At SC Johnson, we have long been committed to making life better for families around the world. Since 1937, we’ve given 5% of all pretax profits to charities. Twenty years ago, we set out to do even more to help some of the world’s most vulnerable populations.
We started looking at how we could help raise standards of living and provide opportunities for a better quality of life for the 4 billion people at the base of the world’s economic pyramid – what’s known as the “base of the pyramid” or “BOP.”
And in recent years, we’ve done even more, focusing specifically on mosquito-borne disease prevention. As our Chairman and CEO Fisk Johnson explains, “Insect-borne diseases are a serious threat to families around the world. We remain dedicated to continuing our leadership in researching insects to help improve family health.”
This is one of the children of Anna, a housewife who lives in Belén, Peru. Her home is made of corrugated metal and plywood donated by family members and friends.
Many of the family’s possessions are donations, gifts, or salvaged materials. Anna's husband, Jacob, works as a laborer, earning a low, inconsistent wage. He earns enough for food, clothing and a few household items but not much else.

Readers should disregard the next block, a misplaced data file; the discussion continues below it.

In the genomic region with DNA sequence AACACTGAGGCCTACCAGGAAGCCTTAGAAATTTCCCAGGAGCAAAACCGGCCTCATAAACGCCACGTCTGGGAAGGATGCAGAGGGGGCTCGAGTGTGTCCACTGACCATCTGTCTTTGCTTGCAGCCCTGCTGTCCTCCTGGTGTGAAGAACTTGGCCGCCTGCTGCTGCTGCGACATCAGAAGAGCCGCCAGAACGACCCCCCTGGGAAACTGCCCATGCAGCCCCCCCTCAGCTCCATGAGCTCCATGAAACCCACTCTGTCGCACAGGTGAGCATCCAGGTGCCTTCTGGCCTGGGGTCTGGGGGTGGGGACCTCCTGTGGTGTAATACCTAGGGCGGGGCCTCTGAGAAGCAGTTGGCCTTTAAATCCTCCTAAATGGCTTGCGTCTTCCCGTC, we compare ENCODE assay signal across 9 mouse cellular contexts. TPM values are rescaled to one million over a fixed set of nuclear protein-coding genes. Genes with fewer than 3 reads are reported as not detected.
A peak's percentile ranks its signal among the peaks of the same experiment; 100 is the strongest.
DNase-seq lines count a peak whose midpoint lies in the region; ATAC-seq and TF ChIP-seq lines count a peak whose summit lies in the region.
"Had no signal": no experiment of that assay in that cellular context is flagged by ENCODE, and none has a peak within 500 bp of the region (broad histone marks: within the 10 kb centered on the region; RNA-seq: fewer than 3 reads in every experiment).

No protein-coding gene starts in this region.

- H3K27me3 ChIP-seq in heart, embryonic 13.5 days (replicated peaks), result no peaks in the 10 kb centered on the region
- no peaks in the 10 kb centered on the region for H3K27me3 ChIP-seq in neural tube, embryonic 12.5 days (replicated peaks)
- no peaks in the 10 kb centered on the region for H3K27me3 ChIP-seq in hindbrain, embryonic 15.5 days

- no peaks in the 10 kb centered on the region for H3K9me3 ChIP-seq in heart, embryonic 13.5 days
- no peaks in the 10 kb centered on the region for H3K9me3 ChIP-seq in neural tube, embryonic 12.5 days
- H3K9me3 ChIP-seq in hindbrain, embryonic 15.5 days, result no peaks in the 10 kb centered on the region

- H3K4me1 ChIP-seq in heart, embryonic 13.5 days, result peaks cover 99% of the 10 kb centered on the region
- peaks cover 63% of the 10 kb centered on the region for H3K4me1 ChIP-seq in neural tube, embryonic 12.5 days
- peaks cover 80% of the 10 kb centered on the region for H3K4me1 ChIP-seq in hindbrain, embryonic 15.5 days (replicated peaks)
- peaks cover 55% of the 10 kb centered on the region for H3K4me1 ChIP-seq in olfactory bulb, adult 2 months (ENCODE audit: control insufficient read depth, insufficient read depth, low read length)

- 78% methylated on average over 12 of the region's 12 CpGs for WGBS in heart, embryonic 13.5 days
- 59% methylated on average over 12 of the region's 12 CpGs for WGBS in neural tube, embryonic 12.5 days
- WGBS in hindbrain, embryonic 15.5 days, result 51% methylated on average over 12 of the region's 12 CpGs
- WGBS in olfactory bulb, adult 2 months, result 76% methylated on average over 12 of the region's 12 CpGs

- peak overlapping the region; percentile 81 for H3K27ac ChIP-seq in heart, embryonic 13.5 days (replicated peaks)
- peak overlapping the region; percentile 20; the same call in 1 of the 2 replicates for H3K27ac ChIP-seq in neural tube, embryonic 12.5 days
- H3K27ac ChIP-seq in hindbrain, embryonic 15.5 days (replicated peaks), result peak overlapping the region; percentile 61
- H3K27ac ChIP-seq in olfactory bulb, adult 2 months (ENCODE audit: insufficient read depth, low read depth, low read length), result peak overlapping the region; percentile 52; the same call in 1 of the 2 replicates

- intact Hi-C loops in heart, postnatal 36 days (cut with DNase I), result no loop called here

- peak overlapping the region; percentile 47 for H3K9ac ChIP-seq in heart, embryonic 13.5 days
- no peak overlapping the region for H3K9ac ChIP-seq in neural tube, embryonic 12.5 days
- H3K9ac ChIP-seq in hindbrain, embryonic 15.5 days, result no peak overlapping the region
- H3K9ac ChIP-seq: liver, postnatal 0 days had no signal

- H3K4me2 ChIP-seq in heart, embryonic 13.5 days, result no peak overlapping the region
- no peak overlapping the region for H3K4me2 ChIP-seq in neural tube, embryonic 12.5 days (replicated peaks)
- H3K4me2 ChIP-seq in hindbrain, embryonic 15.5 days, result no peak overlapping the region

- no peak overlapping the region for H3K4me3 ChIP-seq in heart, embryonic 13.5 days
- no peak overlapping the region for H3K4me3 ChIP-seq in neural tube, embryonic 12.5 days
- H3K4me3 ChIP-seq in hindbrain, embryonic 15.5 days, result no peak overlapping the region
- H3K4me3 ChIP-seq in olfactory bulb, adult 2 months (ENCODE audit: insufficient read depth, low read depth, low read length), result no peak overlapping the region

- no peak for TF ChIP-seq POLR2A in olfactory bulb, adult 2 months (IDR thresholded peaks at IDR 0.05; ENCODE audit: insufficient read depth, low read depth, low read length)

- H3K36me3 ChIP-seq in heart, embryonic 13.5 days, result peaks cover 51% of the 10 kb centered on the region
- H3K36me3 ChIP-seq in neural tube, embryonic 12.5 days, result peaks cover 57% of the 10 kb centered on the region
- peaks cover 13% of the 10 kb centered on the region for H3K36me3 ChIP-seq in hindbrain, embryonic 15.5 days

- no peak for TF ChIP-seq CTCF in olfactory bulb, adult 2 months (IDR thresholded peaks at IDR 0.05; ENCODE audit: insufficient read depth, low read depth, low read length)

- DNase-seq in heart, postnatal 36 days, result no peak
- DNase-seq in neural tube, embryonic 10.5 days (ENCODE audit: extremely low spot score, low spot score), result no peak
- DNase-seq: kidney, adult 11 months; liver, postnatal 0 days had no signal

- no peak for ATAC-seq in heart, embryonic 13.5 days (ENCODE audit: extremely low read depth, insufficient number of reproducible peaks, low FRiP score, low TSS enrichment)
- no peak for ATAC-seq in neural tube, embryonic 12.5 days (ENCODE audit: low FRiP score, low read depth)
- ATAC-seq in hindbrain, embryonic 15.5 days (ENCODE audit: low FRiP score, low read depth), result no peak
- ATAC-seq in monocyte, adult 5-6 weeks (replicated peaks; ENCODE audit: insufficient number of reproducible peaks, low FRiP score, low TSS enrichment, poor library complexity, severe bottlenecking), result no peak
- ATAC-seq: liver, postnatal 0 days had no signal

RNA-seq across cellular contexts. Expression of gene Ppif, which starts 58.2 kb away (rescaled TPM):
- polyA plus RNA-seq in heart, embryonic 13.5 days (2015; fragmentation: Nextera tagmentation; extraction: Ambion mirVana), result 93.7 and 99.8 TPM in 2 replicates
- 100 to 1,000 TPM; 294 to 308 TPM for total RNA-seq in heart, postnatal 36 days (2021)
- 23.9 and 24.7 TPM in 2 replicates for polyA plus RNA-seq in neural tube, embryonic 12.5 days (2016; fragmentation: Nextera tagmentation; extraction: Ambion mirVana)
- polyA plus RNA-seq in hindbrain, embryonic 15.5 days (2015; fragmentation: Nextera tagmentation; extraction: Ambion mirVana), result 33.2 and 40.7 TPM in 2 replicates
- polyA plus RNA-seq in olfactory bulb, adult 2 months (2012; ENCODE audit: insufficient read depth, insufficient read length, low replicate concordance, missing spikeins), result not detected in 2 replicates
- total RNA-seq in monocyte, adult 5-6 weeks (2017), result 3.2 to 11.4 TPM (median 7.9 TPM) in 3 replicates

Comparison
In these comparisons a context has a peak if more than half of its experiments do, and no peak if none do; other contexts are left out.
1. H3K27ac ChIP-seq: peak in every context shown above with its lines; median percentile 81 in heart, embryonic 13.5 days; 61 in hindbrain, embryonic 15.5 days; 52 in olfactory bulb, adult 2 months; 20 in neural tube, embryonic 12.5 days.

Belén sits along the Itaya river. When the water rises, it signals the beginning of mosquito season. Anna struggles to sleep in the evening because of the constant biting and fear that her children might get sick from dengue fever. Her oldest daughter had hemorrhagic dengue fever last year -- nurses at the local health clinic recommended lighting mosquito coils underneath her children’s bed and cleaning the floor with bleach and petrol.
Health workers visit Belén at the beginning of mosquito season to document cases of dengue fever and teach households about mosquito nets. Anna believes that mosquito nets are effective but unbearable to sleep under during the humid rainy season.
“I can't sleep under a net because it's too hot—if I sleep outside the net I will be eaten alive by mosquitoes. Either way I don't sleep," she says.
Learning: Spending time with people like Anna and her family reinforces the need to provide solutions that are not only accessible and affordable, but seamlessly fit into her life, align with her priorities and even make her life better.
Actions: To address this challenge, we take a human-centered approach with organizations like the Bill & Melinda Gates Foundation, and immerse ourselves in our end users’ lives to genuinely understand their priorities, how they live their lives, and what’s truly important to them.
Using all that we continue to learn, SC Johnson’s BOP program aims to drive continual progress against mosquito-borne diseases like malaria through these strategic principles: